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On the basis of the near infrared observations of bulge red clump stars near the Galactic center, we have determined the galactocentric distance to be R 0 = 7.52 ± 0.10 (stat) ±0.35 (sys) kpc. We observed the red clump stars at | l | 1. • 0 and 0. • 7 | b | 1. • 0 with the IRSF 1.4 m telescope and the SIRIUS camera in the H and K S bands. After extinction(More)
We present a wide-field (approximately 6' x 6') and deep near-infrared (K(s) band: 2.14 mum) circular polarization image in the Orion nebula, where massive stars and many low-mass stars are forming. Our results reveal that a high circular polarization region is spatially extended (approximately 0.4 pc) around the massive star-forming region, the BN/KL(More)
The search for habitable exoplanets in the Universe is actively ongoing in the field of astronomy. The biggest future milestone is to determine whether life exists on such habitable exoplanets. In that context, oxygen in the atmosphere has been considered strong evidence for the presence of photosynthetic organisms. In this paper, we show that a previously(More)
We have conducted a systematic near-infrared circular polarization (CP) survey in star-forming regions, covering high-mass, intermediate-mass, and low-mass young stellar objects. All the observations were made using the SIRPOL imaging polarimeter on the Infrared Survey Facility 1.4 m telescope at the South African Astronomical Observatory. We present the(More)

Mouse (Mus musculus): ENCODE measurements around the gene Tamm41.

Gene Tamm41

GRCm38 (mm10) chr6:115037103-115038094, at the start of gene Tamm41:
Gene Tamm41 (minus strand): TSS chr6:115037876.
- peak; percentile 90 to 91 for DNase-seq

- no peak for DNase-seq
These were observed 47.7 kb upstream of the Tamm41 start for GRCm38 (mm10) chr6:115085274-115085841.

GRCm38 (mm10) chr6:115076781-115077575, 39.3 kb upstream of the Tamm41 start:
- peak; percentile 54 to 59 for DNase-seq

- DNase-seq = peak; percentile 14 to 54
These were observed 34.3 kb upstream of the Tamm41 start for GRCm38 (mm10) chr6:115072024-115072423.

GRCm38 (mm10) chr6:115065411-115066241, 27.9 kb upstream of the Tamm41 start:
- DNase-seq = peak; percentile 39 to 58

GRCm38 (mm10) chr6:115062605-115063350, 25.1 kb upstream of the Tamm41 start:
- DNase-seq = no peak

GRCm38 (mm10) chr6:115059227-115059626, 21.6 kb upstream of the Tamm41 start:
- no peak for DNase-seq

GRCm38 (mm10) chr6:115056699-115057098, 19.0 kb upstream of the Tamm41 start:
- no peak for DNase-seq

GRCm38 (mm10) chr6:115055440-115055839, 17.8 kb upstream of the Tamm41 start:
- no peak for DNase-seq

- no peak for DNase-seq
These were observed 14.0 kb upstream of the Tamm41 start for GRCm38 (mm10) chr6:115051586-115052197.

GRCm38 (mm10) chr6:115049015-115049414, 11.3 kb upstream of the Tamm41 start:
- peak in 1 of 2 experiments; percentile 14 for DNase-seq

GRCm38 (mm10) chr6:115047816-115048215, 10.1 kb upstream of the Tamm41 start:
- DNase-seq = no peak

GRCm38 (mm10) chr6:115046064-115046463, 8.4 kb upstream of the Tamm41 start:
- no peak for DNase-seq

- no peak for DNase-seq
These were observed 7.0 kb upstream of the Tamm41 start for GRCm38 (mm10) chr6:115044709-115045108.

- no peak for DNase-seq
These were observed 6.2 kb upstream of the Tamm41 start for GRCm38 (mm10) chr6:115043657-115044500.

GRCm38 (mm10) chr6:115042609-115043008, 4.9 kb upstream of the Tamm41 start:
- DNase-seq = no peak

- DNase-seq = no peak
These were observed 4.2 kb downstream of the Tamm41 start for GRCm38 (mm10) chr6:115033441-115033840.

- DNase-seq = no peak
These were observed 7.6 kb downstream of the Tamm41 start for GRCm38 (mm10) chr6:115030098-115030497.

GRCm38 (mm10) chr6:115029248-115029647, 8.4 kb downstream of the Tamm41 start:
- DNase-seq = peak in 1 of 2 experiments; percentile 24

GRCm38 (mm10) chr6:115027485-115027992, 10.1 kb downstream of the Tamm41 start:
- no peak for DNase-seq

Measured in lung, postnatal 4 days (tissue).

HiCIAO is a high contrast instrument which works with a 188 element adaptive optics system (AO188) for the Subaru Telescope. The instrument is specifically designed for extrasolar planet search and studies of proto-planetary or debris disks. A coronagraph technique and some differential observing modes implemented in HiCIAO extract faint objects from the(More)
We have determined the ratios of total to selective extinction in the near-infrared bands (J, H, K S) toward the Galactic center from the observations of the region | l | 2. • 0 and 0. • 5 | b | 1. • 0 with the IRSF telescope and the SIRIUS camera. Using the positions of red clump stars in color-magnitude diagrams as a tracer of the extinction and(More)
Stars may not accumulate their mass steadily, as was previously thought, but in a series of violent events manifesting themselves as sharp stellar brightening. These events can be caused by fragmentation due to gravitational instabilities in massive gaseous disks surrounding young stars, followed by migration of dense gaseous clumps onto the star. Our(More)
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